New Brunswick

Saint John transit gambles on diesel prices, saves $44,000 so far this year

The Saint John Transit Commission hedged on the price of diesel for the year at approximately 60 per cent of current pump prices.

Commission locked in price in December at 78.25 cents

The Saint John Transit Commission is currently saving nearly 80 cents per litre on diesel since it locked in the price last December. (Steven Webb/CBC)

Imagine if you had locked in the price of gas last December, and anything above that price gets reimbursed directly to you. 

That's the enviable position the Saint John Transit Commission is in after hedging the price of diesel for its fleet of buses. They locked in at 78.25 cents per litre, explained Ian Fogan, the director of transit and fleet for the city of Saint John. 

Normally, he said, some days will be higher, some days will be lower, "and usually it balances out." 

"We've never seen the commodity price even at the level where we locked in," said Fogan. 

And the price just kept climbing.

"It's never hit the level where we've had to pay them," he said.

Pump prices in Saint John on May 19. (Graham Thompson/CBC)

In the first four months of 2022, the commission has gotten back more than $44,000. And as prices keep climbing, the reimbursements go up too.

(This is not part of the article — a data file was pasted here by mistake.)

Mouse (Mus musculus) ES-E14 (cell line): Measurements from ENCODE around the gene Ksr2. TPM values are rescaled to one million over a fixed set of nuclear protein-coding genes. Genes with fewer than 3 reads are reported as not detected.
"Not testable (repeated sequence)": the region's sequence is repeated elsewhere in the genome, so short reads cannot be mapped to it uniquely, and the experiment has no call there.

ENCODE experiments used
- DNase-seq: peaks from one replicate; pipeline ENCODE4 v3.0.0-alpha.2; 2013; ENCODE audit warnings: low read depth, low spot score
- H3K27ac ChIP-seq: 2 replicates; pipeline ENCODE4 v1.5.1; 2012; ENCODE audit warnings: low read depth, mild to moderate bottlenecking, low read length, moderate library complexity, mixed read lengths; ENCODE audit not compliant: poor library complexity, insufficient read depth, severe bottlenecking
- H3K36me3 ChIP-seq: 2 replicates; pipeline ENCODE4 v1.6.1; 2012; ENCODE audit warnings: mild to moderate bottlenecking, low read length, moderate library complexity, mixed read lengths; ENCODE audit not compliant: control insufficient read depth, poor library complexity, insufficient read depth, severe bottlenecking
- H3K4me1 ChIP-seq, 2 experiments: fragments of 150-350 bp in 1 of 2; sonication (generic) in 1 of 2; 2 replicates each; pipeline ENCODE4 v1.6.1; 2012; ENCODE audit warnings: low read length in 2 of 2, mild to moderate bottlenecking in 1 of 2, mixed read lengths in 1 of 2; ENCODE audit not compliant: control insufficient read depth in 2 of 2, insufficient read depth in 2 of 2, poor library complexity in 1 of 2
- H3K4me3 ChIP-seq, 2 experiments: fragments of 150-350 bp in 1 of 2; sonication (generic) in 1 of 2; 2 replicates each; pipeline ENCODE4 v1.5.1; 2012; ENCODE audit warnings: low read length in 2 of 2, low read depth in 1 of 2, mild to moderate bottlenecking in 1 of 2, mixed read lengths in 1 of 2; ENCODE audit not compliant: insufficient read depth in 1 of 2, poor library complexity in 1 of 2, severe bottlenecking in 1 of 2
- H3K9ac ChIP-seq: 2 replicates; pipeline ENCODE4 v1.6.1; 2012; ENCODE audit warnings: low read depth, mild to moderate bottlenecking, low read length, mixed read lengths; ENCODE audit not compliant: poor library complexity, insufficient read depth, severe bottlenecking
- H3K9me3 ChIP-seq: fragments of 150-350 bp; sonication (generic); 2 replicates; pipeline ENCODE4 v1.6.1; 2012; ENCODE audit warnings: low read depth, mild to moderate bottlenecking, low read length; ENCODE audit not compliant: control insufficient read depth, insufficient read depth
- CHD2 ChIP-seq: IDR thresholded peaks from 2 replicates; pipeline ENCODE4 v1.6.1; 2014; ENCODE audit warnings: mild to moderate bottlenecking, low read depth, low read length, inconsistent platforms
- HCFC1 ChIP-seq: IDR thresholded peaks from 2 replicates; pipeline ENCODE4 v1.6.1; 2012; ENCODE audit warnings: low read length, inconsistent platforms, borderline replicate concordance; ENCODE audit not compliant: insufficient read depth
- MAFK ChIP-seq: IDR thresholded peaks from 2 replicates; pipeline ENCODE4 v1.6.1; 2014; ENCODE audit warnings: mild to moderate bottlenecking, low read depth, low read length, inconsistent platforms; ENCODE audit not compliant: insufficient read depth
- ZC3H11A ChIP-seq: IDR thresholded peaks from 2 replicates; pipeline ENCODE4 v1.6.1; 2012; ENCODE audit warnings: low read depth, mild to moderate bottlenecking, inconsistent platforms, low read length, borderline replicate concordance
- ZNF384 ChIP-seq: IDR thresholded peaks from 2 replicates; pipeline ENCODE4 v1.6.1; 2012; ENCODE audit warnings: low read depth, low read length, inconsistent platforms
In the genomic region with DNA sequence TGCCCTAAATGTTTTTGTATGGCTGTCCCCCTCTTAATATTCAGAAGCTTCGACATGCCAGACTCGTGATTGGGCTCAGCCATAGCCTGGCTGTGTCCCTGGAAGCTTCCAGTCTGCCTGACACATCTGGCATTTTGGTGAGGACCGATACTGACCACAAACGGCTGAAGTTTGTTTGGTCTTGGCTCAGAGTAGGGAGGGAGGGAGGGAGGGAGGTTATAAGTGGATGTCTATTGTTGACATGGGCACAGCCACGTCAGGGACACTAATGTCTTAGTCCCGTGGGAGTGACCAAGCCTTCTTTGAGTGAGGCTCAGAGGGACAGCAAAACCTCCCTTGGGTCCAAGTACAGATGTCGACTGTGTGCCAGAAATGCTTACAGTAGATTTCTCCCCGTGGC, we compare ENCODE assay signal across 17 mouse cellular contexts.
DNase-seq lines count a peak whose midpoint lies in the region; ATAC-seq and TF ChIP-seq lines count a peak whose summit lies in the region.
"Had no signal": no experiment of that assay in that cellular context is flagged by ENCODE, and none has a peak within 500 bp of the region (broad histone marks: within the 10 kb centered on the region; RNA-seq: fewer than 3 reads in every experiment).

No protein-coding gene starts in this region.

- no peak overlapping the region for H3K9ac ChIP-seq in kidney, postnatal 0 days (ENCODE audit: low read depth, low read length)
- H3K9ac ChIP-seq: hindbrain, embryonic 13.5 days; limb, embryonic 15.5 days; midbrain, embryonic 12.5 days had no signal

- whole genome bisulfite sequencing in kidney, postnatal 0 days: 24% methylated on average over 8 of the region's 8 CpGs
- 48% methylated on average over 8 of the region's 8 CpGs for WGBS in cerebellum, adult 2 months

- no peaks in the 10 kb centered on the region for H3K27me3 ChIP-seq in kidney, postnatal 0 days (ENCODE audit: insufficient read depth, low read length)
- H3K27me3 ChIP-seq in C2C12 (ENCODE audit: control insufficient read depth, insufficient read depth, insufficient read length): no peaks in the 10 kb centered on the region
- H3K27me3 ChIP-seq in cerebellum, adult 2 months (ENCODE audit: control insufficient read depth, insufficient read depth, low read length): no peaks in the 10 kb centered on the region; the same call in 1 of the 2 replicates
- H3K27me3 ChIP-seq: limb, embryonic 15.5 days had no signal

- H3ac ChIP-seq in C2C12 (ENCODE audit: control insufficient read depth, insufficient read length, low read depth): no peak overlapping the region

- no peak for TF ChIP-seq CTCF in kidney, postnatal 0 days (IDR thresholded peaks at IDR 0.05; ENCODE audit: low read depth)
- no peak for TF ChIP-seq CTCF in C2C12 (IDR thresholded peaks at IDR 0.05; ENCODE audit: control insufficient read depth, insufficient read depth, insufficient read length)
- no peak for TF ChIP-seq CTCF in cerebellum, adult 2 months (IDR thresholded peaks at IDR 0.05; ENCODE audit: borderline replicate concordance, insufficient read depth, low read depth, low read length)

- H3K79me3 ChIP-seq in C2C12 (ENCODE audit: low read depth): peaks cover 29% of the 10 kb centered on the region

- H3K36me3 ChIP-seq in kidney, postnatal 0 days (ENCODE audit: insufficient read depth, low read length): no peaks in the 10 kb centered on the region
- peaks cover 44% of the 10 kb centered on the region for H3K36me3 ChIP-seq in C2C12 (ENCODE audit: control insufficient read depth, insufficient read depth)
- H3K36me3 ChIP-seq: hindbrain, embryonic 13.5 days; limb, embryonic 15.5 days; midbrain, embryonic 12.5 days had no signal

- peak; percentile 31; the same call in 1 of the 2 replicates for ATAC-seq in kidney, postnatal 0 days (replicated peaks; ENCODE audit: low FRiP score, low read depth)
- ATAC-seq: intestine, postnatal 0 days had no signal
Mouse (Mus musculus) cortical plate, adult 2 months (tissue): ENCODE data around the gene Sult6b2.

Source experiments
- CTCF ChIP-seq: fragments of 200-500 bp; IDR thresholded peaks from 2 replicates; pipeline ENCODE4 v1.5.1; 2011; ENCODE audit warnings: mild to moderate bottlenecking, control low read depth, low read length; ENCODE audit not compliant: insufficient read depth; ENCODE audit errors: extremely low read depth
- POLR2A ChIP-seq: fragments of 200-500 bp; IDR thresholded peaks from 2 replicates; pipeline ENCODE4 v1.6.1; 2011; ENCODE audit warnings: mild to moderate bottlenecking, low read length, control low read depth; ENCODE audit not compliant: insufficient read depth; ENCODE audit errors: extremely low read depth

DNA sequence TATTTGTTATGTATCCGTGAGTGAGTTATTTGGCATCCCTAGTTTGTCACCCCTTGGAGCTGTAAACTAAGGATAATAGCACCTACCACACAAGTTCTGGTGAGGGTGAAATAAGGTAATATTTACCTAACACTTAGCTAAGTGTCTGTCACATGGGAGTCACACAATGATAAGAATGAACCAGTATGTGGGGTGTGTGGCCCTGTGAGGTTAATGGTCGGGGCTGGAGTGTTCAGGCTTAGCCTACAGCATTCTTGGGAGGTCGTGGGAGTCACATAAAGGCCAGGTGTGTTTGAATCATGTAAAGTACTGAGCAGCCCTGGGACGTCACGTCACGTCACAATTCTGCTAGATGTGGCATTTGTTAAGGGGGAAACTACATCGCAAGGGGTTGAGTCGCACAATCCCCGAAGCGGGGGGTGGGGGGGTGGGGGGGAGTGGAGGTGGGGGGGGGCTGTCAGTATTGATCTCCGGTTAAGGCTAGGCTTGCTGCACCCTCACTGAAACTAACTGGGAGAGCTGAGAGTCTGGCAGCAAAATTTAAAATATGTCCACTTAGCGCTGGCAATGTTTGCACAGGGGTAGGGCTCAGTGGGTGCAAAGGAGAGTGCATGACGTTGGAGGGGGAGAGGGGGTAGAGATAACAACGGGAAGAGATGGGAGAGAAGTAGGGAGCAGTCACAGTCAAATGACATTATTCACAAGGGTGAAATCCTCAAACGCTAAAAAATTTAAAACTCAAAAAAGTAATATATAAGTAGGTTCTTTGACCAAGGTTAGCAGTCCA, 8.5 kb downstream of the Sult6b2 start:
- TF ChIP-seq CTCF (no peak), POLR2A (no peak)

When they were contemplating locking in last fall, Fogan said they were a little nervous about it because they weren't sure they would use as much fuel as they had estimated. After all, they're bringing in a few electric buses and launching some on-demand service. 

The city has estimated that it will use approximately 480,000 litres. Based on that and the locked in price of 78.25 — which doesn't include all the taxes added to fuel — the commission budgeted $840,000 on fuel. That represents 10 per cent of its entire budget, said Fogan. 

The Transit Commission has been hedging on the price of gas for the last five years, and Fogan said they've had a "positive experience" although it hasn't been "a huge money maker." 

That changed this year, although the year is still young, and Fogan says anything can happen — that's the nature of the hedging game,

For transit commissions, hedging is more about building in stability and eliminating fluctuations in the market. That makes it easier to maintain service that doesn't follow fluctuating fuel prices, said Fogan. 

Moncton transit does not hedge on fuel prices because it "only represents a small portion of our budget and we use other avenues to protect ourselves from major price fluctuations," said city spokesperson Austin Henderson.

"We have operating reserves that are set up for exactly that purpose, to protect us against cost variations."

The city of Fredericton was also asked whether transit officials hedge on bus fuel and to provide details if they do, but they did not provide those details by publication time.


Mia Urquhart is a CBC reporter based in Saint John. She can be reached at


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